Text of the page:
Ever since Steve Randall was diagnosed with type 1 diabetes, his condition has proved ‘very erratic’, he admits.
But, says the 61-year-old from Totley, being shown how to manage his condition at home by doctors and nurses has proved vital in helping him to control his symptoms.
Sheffield researcher Prof Simon Heller is now calling for type 1 diabetes patients to receive even more support, using targeted methods and special technology to reduce the complexity of calculating insulin doses and counting carbohydrates in meals.
A study has identified these as stubborn barriers which still put people at risk of complications from the disease.
Steve, a former civil servant, was diagnosed 20 years ago and took a course in 2009 called Dose Adjustment for Normal Eating, which teaches patients to match insulin doses to their food intake on a meal-by-meal basis.
The programme has been rolled out to over a third of diabetes centres across the country.
“Learning about how to control my blood sugar levels has done an awful lot to stabilise the disease and I feel much fitter and abler now,” he said.
“I used to get high levels of exhaustion and I couldn’t see properly. Basically the diabetes wasn’t doing my long-term prospects any good.”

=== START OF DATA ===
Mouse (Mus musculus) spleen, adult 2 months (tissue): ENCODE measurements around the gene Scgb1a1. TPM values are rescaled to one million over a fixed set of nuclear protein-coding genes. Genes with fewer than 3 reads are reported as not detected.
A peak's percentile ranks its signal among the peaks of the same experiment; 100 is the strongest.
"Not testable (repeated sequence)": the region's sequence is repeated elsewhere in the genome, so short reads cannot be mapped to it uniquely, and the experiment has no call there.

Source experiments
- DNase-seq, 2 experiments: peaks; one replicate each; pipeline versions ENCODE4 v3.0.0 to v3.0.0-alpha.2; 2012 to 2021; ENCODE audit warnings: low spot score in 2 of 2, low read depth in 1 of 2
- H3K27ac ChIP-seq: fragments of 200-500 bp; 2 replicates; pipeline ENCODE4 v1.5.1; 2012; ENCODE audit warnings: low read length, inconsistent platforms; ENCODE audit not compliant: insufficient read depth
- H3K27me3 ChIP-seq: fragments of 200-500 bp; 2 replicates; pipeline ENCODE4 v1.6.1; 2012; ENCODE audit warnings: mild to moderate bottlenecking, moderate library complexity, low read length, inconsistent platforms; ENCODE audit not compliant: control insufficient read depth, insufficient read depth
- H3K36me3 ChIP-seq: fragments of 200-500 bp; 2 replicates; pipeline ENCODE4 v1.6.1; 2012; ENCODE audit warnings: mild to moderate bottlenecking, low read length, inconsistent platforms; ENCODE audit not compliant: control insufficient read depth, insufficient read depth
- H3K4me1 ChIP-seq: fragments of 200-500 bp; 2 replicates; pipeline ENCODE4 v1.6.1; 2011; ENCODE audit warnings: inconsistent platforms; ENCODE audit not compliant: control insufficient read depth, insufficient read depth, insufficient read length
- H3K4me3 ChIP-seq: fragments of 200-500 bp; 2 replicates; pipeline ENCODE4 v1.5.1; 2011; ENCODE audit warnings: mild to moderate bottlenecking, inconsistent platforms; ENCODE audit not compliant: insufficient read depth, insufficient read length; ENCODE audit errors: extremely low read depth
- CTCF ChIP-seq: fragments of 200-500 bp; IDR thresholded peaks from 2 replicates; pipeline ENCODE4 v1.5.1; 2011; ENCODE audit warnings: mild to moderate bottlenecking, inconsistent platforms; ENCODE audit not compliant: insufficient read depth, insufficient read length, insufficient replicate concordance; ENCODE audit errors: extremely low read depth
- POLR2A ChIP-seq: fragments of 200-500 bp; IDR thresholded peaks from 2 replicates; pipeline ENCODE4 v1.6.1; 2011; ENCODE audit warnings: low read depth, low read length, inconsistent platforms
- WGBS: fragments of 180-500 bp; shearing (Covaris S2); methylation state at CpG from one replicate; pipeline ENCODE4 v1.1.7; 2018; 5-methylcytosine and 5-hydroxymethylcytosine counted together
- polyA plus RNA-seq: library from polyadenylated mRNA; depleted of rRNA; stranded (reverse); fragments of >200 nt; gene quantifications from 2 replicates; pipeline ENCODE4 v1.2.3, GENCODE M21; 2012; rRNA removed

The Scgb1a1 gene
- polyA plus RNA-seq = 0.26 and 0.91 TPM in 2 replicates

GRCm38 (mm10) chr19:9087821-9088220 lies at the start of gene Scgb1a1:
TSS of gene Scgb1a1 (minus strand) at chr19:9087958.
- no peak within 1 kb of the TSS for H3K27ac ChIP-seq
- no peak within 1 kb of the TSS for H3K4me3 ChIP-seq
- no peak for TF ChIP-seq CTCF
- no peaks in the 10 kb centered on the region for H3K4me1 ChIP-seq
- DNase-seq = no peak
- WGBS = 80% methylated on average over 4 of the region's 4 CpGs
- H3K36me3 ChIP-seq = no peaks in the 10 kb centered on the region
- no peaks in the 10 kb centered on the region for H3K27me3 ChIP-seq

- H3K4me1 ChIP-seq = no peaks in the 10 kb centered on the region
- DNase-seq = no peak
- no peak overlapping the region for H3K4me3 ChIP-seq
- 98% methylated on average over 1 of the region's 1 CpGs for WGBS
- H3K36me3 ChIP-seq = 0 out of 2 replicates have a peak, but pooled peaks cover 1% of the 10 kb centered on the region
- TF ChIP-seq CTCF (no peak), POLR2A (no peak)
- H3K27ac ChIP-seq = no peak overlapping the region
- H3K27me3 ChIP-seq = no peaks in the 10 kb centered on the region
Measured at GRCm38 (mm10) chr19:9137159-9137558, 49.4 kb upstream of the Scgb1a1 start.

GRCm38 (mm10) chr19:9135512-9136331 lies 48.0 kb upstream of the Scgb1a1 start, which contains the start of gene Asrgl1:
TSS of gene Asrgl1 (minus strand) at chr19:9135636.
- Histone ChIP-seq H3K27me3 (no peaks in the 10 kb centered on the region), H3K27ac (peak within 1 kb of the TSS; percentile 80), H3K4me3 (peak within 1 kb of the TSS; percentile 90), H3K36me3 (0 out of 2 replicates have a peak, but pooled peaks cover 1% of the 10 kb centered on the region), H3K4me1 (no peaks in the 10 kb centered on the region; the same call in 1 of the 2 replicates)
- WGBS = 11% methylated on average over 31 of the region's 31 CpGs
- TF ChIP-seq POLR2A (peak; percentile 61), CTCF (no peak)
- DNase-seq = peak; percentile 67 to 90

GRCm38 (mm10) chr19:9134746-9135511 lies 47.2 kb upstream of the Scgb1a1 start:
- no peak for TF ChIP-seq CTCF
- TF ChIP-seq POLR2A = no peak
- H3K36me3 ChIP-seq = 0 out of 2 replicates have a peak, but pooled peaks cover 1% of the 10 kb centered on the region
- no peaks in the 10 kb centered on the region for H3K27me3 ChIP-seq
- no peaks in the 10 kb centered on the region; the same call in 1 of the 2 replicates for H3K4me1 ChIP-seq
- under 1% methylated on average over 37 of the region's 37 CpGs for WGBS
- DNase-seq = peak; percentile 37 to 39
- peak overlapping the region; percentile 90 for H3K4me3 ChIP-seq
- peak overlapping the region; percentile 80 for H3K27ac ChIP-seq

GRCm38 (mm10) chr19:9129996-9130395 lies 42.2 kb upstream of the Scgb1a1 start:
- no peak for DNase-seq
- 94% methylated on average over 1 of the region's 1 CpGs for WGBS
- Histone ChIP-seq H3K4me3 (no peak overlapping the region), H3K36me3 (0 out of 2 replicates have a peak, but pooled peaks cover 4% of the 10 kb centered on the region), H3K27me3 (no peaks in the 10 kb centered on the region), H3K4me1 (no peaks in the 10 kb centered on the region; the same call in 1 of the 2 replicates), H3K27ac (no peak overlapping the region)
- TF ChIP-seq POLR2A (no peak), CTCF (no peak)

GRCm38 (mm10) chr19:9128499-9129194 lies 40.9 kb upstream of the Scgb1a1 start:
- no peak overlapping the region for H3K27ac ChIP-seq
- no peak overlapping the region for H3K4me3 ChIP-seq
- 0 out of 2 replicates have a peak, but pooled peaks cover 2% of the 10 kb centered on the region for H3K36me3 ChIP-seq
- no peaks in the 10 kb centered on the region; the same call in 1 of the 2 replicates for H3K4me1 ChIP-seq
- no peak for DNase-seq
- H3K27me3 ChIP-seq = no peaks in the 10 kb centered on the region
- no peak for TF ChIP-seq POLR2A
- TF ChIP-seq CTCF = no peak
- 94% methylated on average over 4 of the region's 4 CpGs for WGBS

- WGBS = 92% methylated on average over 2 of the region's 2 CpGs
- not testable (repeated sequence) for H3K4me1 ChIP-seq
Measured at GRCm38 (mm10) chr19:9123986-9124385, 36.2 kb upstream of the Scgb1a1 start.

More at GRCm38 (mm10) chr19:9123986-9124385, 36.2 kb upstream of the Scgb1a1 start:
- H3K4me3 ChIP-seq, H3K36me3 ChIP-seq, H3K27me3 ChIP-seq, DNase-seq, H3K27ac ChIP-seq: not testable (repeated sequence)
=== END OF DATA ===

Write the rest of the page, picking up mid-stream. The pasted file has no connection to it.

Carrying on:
Steve added: “I’ve always been pretty mathematical so sums and counting carbs are second nature to me.
“I even mentally gauge how many meals I could eat when I pass the bakery.”
The programme also taught him how to deal with hypoglycaemia - when blood sugar levels drop frighteningly low.
“I used to just accept that hypos were part of my life, and I sometimes lose consciousness for a couple of hours, but now I know I can take measures to at least reduce them or remove them from my life altogether,” said Steve.
However the five-year study, led by Sheffield Teaching Hospitals diabetes expert Prof Heller and Edinburgh University academic Julia Lawton, found that week-long, structured programmes such as DAFNE were not always guaranteed to prevent such life-threatening complications occurring.
The research, published in the National Institute for Health Research’s Journals Library, found ‘more integrated skills training’ should be offered, while a six-week pilot, using motivational techniques stressing the risks of low blood sugars, largely prevented dangerous episodes in high-risk patients.